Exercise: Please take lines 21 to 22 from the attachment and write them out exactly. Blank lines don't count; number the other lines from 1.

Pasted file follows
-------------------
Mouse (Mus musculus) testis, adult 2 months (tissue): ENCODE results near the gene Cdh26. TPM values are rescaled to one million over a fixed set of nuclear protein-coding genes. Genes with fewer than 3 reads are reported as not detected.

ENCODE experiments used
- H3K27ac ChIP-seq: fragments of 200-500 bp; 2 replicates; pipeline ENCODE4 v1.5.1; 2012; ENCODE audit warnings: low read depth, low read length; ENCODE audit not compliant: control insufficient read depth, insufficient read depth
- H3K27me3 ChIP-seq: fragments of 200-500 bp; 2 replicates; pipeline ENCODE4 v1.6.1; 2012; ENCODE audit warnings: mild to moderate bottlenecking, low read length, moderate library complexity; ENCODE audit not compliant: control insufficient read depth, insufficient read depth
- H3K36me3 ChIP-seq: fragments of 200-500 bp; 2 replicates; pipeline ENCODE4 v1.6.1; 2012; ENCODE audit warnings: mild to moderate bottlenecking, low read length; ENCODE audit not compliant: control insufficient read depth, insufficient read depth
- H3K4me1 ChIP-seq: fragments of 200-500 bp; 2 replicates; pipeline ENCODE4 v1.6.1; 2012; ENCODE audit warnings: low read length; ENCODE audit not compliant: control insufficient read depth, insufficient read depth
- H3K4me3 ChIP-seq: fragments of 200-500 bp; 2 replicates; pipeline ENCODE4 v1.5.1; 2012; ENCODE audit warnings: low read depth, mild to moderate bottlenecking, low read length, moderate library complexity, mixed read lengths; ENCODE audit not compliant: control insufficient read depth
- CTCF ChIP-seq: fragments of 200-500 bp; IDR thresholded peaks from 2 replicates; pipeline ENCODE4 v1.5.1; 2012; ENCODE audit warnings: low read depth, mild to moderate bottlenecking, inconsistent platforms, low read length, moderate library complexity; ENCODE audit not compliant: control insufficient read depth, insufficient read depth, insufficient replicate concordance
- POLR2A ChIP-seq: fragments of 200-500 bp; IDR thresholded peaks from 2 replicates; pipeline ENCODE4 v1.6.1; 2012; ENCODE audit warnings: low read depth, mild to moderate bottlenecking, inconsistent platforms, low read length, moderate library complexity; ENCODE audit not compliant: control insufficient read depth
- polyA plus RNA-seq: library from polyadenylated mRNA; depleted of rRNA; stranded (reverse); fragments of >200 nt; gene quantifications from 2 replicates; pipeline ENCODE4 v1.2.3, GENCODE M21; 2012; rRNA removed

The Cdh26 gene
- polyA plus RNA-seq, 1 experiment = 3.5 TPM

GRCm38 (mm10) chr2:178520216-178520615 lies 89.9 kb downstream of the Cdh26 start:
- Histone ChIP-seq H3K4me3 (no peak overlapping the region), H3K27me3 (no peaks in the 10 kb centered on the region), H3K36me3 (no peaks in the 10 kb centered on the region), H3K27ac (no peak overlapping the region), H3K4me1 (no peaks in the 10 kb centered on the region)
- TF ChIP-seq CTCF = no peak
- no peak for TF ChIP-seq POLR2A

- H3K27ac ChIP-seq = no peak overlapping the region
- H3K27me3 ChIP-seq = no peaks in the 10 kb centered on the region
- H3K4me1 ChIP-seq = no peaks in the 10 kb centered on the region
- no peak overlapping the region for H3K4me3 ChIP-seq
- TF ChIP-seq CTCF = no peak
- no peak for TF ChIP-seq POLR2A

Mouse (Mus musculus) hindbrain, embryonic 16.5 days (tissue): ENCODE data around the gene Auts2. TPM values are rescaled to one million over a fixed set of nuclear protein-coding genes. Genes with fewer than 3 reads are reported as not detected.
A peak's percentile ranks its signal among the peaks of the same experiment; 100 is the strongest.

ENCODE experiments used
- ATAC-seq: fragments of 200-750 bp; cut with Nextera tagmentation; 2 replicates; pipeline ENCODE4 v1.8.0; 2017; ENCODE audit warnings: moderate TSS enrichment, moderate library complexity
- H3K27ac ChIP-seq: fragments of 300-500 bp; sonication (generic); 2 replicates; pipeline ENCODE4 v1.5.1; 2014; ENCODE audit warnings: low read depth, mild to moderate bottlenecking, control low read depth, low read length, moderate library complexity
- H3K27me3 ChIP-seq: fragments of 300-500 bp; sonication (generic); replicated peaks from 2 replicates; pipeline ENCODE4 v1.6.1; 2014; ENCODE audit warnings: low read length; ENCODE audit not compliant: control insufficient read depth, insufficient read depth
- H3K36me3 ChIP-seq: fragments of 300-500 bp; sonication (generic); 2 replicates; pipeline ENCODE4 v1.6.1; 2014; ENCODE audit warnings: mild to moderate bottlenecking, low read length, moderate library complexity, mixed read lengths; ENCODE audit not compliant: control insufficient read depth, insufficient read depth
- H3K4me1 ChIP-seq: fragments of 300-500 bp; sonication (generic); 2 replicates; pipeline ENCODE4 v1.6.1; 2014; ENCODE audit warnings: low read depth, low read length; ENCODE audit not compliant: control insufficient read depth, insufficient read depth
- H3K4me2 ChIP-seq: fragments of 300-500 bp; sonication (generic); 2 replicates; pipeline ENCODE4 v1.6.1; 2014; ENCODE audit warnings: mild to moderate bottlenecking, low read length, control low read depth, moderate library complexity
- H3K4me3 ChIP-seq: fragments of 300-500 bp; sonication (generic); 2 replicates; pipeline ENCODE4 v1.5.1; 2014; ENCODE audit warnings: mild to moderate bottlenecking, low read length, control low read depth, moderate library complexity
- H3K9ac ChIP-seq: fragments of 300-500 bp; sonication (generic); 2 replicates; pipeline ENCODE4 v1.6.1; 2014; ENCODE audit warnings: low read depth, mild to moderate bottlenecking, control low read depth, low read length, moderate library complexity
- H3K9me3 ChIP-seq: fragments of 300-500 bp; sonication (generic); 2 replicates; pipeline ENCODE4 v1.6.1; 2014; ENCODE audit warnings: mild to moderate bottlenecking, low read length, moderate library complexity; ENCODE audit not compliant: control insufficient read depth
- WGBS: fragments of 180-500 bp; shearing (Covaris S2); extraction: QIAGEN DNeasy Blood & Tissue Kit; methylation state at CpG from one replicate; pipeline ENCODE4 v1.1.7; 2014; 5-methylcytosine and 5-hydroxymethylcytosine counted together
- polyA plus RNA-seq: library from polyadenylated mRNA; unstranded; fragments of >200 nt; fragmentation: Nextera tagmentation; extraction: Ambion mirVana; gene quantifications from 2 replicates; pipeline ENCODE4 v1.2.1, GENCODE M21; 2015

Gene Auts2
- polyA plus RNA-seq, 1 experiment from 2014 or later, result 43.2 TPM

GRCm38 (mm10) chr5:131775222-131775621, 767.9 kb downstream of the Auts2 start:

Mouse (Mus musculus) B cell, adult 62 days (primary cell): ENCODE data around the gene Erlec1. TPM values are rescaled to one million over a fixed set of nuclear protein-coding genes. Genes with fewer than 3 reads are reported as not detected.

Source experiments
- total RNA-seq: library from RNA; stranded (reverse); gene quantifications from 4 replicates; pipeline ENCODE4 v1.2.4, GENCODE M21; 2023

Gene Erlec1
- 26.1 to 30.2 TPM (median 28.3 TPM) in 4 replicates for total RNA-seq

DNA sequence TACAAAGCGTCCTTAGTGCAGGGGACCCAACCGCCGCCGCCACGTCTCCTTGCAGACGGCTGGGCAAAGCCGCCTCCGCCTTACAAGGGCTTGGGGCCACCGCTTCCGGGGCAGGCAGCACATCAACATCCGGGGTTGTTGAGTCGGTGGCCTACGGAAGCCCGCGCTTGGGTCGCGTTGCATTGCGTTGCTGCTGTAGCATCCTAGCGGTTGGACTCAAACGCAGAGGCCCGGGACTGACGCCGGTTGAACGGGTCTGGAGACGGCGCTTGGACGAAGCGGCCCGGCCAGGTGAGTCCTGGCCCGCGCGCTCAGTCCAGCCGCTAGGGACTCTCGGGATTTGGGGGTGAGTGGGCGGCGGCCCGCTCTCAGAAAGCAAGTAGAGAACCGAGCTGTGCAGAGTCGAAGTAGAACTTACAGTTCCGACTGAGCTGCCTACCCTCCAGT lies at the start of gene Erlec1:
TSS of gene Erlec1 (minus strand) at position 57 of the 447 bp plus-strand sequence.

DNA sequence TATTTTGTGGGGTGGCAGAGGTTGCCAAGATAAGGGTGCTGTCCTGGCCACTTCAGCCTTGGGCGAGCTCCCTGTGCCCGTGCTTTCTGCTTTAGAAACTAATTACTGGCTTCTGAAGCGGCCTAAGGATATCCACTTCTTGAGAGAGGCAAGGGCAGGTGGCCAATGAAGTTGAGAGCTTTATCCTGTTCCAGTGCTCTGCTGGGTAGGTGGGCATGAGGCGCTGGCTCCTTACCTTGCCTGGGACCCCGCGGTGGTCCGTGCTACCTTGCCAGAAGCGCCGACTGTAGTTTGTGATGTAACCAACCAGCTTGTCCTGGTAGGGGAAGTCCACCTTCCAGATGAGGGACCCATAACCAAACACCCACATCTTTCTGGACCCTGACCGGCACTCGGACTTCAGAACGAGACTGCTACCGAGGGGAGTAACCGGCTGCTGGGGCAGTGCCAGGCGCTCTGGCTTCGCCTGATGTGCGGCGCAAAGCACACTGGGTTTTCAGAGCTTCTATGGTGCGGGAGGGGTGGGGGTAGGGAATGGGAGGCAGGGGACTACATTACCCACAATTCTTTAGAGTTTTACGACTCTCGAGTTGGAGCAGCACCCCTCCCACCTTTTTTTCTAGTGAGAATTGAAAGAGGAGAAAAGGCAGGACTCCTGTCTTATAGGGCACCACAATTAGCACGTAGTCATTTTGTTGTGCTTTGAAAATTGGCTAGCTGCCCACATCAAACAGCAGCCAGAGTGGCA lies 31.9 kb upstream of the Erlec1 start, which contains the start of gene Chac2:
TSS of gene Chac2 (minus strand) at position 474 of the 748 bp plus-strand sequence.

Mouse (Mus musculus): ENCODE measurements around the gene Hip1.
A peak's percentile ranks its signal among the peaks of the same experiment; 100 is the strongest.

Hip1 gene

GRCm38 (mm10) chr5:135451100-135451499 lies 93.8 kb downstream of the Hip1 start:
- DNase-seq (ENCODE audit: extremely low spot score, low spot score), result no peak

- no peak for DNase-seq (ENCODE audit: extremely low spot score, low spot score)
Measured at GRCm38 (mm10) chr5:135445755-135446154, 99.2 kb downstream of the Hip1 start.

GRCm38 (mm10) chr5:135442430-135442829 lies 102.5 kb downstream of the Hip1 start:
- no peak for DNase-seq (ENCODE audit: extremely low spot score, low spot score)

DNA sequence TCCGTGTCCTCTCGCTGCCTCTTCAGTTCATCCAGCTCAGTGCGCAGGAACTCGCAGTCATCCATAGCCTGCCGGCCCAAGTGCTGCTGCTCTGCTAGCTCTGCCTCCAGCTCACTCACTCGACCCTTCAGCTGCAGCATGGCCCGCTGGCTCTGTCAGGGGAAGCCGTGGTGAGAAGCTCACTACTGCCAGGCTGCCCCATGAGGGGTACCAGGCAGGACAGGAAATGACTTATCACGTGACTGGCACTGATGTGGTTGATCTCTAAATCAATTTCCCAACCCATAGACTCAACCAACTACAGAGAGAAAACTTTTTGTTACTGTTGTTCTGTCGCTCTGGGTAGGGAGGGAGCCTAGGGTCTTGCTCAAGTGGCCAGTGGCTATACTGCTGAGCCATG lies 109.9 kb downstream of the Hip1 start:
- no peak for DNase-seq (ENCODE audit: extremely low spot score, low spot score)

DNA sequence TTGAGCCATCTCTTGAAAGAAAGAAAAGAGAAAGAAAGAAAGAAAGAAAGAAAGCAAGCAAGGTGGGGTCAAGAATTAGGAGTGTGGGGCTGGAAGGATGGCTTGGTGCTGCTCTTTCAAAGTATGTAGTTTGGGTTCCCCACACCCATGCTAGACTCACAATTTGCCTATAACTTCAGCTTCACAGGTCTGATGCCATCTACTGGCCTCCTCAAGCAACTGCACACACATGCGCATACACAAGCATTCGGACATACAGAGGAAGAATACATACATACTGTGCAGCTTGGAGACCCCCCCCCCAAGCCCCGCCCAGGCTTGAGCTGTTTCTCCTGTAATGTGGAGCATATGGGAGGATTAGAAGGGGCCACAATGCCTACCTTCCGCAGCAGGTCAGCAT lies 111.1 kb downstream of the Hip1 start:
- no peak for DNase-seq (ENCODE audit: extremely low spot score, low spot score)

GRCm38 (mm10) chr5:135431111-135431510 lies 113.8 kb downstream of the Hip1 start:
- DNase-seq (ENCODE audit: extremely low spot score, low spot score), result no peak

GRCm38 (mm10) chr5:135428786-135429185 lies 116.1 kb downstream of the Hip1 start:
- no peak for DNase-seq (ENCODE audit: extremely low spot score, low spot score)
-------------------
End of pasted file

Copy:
- TF ChIP-seq CTCF = no peak
- no peak for TF ChIP-seq POLR2A